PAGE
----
• Choose your interview outfit the day before and make sure it is ironed and ready to wear.
  • Do a recce ahead of time to see the building and room where the interview will take place and plan your route so you know exactly how to get there. If you’re driving think ahead about where you will park and take traffic into account by giving yourself extra time.
  • Bring a succinct set of notes along with you in a professional folder, including a copy of your CV, the job description, a page of bullet points about the company or role and four questions you’d like to ask at the end.

 

When you arrive:

  • I tend to get a feeling of impending doom in the count down to an interview. It can really help to put headphones in and listen to something which calms you down and gets you focused before you enter the building. The Counselling Service have a great selection of short audio downloads to help you relax and control your breathing which I recommend, you can find them here.
  • If you’re early refresh your memory using the notes you’ve brought with you, think about the key skills the employer is looking for and reread the STAR examples you prepared.
  • A friend of mine told me she does a ‘superhero power pose’ for thirty seconds before she meets the interviewer to help her feel confident, I don’t know how practical this is but it’s worth a shot!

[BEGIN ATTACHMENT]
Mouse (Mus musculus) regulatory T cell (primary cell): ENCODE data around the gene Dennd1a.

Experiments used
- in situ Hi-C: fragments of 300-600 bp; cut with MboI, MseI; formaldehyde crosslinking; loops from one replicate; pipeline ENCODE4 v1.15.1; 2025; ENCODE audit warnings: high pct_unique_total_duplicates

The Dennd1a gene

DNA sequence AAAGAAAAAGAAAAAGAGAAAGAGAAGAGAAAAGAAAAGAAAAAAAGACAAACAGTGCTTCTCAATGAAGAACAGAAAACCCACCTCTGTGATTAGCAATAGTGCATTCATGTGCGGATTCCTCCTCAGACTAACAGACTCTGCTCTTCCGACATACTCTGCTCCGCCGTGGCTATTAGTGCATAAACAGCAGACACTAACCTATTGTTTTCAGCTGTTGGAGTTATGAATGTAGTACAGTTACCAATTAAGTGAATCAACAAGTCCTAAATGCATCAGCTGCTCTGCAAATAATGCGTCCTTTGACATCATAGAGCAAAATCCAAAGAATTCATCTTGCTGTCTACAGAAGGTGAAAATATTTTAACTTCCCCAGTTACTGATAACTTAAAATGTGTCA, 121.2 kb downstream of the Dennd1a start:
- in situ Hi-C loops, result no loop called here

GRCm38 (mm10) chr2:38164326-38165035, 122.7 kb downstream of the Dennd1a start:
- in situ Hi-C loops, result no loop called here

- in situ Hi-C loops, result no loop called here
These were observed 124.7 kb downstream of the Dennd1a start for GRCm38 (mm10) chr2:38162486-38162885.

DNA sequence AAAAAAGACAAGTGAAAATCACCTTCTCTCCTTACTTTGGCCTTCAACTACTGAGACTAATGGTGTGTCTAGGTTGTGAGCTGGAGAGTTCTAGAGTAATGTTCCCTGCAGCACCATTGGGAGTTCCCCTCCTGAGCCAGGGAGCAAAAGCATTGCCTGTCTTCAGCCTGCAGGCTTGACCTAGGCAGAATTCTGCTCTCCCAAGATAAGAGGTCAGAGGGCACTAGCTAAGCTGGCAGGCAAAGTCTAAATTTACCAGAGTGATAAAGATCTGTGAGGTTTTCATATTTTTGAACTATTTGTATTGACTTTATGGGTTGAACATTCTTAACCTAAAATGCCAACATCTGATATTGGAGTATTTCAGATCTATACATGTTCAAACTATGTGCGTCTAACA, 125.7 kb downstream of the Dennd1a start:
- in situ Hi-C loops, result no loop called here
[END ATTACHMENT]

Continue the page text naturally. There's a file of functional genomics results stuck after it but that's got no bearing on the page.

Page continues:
When they invite you in:

  • A lot of interviewers appreciate it if you tell them you’re nervous at the start of the interview and can be very understanding. Nerves are completely natural and mean you care, so it is sometimes better to let them know at the beginning rather than try to hide it.
  • Remember an interview is a two-way process, they want to meet you and there is a reason you passed the application process. Interviewers rarely want to catch you out and they want you to do your best, so try not to think of them as a scary person.
  • It’s all about the personality! They can teach you a lot of the tasks the job involves, but they can’t teach a positive attitude, sense of humour or strong work ethic. A lot of interviewers are looking for how well you will fit into their team, so remember personality can be just as important as experience.